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Comment: The premise is idiotic. (Score 3, Informative) 242

by jcr (#48178313) Attached to: Apple's Next Hit Could Be a Microsoft Surface Pro Clone

Microsoft's "Surface" is just the latest round of their "tablet PC" debacle, which had been a continuous failure for over a decade before the iPad was introduced. iPad succeeded because Apple didn't try to shoehorn a desktop OS into a device where it clearly didn't fit.

To suggest that Apple should abandon a successful approach for a failed approach demonstrates that the author should find a different line of work, he's obviously out of his depth writing about the computer industry.


Comment: Re:Can we talk about two things at the same time? (Score 1) 38

by msauve (#48169093) Attached to: Internet Companies Want Wireless Net Neutrality Too
Nothing you do locally prioritizes incoming traffic across the Internet. For that matter, for most (all?) ISPs, your markings won't be honored on outbound, either. The most you can do locally is control which packets are sent out first when there's contention. You only control the single hop in your toy router. There simply is no QoS through the Internet.

But then, you obviously didn't know that, given your basic misunderstanding of how QoS actually works.

Comment: Re:Telsa's lobbiest crashes (Score 1) 290

by msauve (#48164849) Attached to: Michigan About To Ban Tesla Sales
That's a non-sequitur. They can do those things only because there are no federal laws preventing them.

Some concrete examples - it's federal law/regulation created using the Commerce Clause which (effectively) prevents the sale and ownership of automatic weapons. It's federal law/regulation which prevents the states from regulating radio frequency spectrum.

Comment: Re:Can we talk about two things at the same time? (Score 2) 38

by msauve (#48164653) Attached to: Internet Companies Want Wireless Net Neutrality Too
They're not necessarily in conflict. If I pay for X bandwidth, I should get that on a neutral basis - I'm in control of which content I ask for. If the ISPs want to charge someone else for bandwidth to me above and beyond what I'm already paying for - so for example, I get still good Netflix while simultaneously maxing out torrents on on the bandwidth I'm paying for - I have no problem with that. Of course, if I limit myself so Netflix has ample bandwidth within my subscribed bandwidth, that should be delivered without interference or cost to Netflix.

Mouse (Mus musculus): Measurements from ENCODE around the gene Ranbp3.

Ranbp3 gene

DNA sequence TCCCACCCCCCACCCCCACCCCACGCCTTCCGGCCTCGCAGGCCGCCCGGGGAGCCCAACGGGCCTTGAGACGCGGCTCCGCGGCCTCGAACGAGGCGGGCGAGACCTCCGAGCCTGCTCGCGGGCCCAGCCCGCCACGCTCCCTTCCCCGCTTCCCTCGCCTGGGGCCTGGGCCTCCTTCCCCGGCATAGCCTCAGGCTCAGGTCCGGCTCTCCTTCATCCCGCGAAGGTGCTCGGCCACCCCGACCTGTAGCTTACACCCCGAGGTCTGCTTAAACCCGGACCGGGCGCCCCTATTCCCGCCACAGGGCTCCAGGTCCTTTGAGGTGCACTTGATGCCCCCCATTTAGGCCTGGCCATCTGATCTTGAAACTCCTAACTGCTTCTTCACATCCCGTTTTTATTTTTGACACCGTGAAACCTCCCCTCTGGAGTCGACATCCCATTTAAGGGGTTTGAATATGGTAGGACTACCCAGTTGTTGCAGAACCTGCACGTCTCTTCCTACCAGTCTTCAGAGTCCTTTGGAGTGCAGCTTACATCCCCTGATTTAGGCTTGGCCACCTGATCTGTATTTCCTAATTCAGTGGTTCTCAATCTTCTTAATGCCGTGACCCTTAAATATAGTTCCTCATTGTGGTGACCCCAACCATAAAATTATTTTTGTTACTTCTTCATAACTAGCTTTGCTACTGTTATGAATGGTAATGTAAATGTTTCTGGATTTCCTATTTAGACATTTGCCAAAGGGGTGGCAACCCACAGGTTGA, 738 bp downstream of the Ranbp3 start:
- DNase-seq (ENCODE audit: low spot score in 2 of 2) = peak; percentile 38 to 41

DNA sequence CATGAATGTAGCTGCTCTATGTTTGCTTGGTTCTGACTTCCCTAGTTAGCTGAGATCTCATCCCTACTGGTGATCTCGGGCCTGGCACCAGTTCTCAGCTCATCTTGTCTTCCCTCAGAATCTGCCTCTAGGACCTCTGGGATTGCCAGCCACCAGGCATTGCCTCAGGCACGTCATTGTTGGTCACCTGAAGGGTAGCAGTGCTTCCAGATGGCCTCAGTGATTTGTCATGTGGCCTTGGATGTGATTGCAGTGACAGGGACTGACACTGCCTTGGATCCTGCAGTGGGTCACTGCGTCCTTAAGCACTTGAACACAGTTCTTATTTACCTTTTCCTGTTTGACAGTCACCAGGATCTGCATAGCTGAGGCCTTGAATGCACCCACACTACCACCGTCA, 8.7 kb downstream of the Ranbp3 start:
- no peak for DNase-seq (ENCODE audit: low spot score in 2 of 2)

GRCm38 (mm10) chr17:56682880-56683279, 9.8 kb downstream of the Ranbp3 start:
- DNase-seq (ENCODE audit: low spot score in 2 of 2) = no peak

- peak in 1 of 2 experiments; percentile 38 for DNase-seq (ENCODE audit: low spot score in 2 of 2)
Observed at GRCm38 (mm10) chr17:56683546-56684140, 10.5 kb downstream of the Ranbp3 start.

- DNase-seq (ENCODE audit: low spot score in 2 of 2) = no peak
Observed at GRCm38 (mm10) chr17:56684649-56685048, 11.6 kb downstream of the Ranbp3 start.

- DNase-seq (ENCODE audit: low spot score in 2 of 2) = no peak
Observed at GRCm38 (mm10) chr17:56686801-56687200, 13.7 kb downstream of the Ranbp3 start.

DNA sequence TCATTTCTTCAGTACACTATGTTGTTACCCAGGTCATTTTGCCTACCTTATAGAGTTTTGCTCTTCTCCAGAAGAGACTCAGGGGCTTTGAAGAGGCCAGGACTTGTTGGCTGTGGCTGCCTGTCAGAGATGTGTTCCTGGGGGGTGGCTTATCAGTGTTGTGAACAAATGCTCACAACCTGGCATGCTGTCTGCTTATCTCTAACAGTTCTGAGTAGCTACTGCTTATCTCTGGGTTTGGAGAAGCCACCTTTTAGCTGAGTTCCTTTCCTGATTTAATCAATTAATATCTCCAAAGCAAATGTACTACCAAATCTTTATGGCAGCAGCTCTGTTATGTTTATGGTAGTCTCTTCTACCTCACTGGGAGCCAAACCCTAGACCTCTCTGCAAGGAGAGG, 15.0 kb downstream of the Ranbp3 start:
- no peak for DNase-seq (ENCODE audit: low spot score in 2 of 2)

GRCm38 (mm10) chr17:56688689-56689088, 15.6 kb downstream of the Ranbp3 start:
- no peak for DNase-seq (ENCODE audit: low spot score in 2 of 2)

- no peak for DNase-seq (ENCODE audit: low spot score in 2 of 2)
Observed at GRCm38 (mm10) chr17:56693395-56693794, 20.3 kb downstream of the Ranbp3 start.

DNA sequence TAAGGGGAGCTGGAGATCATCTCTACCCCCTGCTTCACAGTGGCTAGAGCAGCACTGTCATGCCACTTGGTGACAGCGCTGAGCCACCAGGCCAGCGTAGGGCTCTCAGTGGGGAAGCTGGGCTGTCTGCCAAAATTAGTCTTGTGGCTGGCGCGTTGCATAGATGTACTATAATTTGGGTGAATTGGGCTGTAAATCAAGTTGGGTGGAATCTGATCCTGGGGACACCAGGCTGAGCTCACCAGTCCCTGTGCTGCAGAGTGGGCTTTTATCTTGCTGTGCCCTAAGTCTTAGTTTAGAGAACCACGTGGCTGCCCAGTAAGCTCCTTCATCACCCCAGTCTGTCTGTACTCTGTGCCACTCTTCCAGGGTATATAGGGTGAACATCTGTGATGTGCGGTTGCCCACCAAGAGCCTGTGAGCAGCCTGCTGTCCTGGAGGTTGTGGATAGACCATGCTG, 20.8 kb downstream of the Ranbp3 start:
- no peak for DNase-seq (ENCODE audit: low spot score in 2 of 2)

Netflix/torrents just as examples, I rarely max out my incoming bandwidth for other than short bursts. But perhaps someone wants to pay for minimal bandwidth (1 Mbps), but still get good Netflix (3 Mbps) and VoIP service. Providers should be able to pay for that additional bandwidth as part of a competitive offering. Similarly with QoS even inside the bandwidth I buy - I'd like my VoIP service to be able to have better QoS treatment, so a phone call doesn't degrade when someone else downloads a file. If all packets are treated equally, that's impossible.

The key, it seems to me, is to find some way to ensure that ISPs don't simply overprice bandwidth to the consumer in order to force providers to pay to deliver their content outside the subscribed bandwidth, and therefore gain a competitive advantage for their own offerings.

Comment: Re:Telsa's lobbiest crashes (Score 4, Insightful) 290

by msauve (#48164327) Attached to: Michigan About To Ban Tesla Sales
You've never read the Constitution, have you? Fact is, this would be one of the increasingly rare legitimate uses for Article 1, Section 8, Clause 3, which gives Congress the power

To regulate Commerce with foreign Nations, and among the several States, and with the Indian Tribes;

If SCOTUS can claim that growing a garden for personal use is Interstate Commerce, then so to is an automobile company in one state selling cars in another.

Comment: Make a case... (Score 5, Interesting) 280

by msauve (#48163177) Attached to: FBI Director Continues His Campaign Against Encryption
It would help his position if the FBI were to go after Federal agencies (e.g. the NSA) for their illegal violation of citizen's privacy rights, and make it perfectly clear that the only searches of cell phones the FBI is interested in would be supported by probable cause and warrants from legitimate courts.

But I somehow think his reasoning is more on par with "we don't like people protecting their rights, because it makes it harder for us to violate them."

Comment: Re:wow (Score 1) 561

by Xest (#48157183) Attached to: Lockheed Claims Breakthrough On Fusion Energy Project

So what? the point is that if we increase our usage to match the amount we have then we're not suddenly living in a world where there is an abundant supply, we'll just use more and have shortages just as much as always.

With that will be increased heat dissipation also resulting in another set of climate problems to that which we have now with CO2, unless we produce 100% efficient electronics, which isn't going to happen.

I'm not saying it's a bad thing though, I'm saying it's not going to be a magical panacea that lets us create a utopia. We'll still face similar problems to those which we face now, and we'll still have to deal with them.

Top Ten Things Overheard At The ANSI C Draft Committee Meetings: (10) Sorry, but that's too useful.